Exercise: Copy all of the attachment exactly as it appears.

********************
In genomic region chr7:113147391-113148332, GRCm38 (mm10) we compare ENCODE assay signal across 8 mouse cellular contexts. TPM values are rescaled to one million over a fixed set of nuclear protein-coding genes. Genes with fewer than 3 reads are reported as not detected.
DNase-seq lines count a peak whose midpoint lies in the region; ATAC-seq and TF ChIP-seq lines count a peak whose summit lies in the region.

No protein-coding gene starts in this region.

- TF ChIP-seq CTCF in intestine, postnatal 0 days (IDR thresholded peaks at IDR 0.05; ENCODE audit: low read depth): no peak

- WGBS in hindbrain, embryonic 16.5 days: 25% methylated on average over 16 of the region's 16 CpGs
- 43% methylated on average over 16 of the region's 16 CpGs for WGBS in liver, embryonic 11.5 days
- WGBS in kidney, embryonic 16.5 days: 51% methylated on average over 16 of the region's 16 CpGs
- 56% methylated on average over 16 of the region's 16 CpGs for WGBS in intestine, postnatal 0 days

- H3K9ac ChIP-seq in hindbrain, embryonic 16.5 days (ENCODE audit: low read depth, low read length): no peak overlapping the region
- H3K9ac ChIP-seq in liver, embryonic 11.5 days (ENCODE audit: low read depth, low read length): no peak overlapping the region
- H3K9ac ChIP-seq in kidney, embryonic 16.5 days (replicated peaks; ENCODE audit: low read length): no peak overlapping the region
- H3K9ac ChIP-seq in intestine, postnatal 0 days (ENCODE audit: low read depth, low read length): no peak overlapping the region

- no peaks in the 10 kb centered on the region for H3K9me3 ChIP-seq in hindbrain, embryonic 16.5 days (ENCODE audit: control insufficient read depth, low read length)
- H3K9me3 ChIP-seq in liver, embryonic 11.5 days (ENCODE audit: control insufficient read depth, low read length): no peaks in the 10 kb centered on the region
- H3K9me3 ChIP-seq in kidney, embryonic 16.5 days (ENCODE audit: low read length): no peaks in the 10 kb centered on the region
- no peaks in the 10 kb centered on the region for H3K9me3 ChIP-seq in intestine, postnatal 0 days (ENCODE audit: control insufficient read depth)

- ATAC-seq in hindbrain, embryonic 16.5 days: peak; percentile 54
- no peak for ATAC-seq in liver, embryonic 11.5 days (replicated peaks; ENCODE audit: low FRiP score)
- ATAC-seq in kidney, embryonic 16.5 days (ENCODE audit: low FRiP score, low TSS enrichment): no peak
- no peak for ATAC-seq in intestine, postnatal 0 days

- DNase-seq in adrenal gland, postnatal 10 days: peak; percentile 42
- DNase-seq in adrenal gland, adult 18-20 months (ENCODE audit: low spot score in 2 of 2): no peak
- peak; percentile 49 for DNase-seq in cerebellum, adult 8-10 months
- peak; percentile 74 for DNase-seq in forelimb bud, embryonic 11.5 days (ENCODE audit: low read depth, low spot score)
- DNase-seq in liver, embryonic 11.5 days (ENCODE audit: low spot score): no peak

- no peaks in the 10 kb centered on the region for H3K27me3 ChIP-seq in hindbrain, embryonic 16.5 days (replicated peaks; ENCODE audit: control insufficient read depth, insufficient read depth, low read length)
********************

In genomic region chr7:113147391-113148332, GRCm38 (mm10) we compare ENCODE assay signal across 8 mouse cellular contexts. TPM values are rescaled to one million over a fixed set of nuclear protein-coding genes. Genes with fewer than 3 reads are reported as not detected.
DNase-seq lines count a peak whose midpoint lies in the region; ATAC-seq and TF ChIP-seq lines count a peak whose summit lies in the region.

No protein-coding gene starts in this region.

- TF ChIP-seq CTCF in intestine, postnatal 0 days (IDR thresholded peaks at IDR 0.05; ENCODE audit: low read depth): no peak

- WGBS in hindbrain, embryonic 16.5 days: 25% methylated on average over 16 of the region's 16 CpGs
- 43% methylated on average over 16 of the region's 16 CpGs for WGBS in liver, embryonic 11.5 days
- WGBS in kidney, embryonic 16.5 days: 51% methylated on average over 16 of the region's 16 CpGs
- 56% methylated on average over 16 of the region's 16 CpGs for WGBS in intestine, postnatal 0 days

- H3K9ac ChIP-seq in hindbrain, embryonic 16.5 days (ENCODE audit: low read depth, low read length): no peak overlapping the region
- H3K9ac ChIP-seq in liver, embryonic 11.5 days (ENCODE audit: low read depth, low read length): no peak overlapping the region
- H3K9ac ChIP-seq in kidney, embryonic 16.5 days (replicated peaks; ENCODE audit: low read length): no peak overlapping the region
- H3K9ac ChIP-seq in intestine, postnatal 0 days (ENCODE audit: low read depth, low read length): no peak overlapping the region

- no peaks in the 10 kb centered on the region for H3K9me3 ChIP-seq in hindbrain, embryonic 16.5 days (ENCODE audit: control insufficient read depth, low read length)
- H3K9me3 ChIP-seq in liver, embryonic 11.5 days (ENCODE audit: control insufficient read depth, low read length): no peaks in the 10 kb centered on the region
- H3K9me3 ChIP-seq in kidney, embryonic 16.5 days (ENCODE audit: low read length): no peaks in the 10 kb centered on the region
- no peaks in the 10 kb centered on the region for H3K9me3 ChIP-seq in intestine, postnatal 0 days (ENCODE audit: control insufficient read depth)

- ATAC-seq in hindbrain, embryonic 16.5 days: peak; percentile 54
- no peak for ATAC-seq in liver, embryonic 11.5 days (replicated peaks; ENCODE audit: low FRiP score)
- ATAC-seq in kidney, embryonic 16.5 days (ENCODE audit: low FRiP score, low TSS enrichment): no peak
- no peak for ATAC-seq in intestine, postnatal 0 days

- DNase-seq in adrenal gland, postnatal 10 days: peak; percentile 42
- DNase-seq in adrenal gland, adult 18-20 months (ENCODE audit: low spot score in 2 of 2): no peak
- peak; percentile 49 for DNase-seq in cerebellum, adult 8-10 months
- peak; percentile 74 for DNase-seq in forelimb bud, embryonic 11.5 days (ENCODE audit: low read depth, low spot score)
- DNase-seq in liver, embryonic 11.5 days (ENCODE audit: low spot score): no peak

- no peaks in the 10 kb centered on the region for H3K27me3 ChIP-seq in hindbrain, embryonic 16.5 days (replicated peaks; ENCODE audit: control insufficient read depth, insufficient read depth, low read length)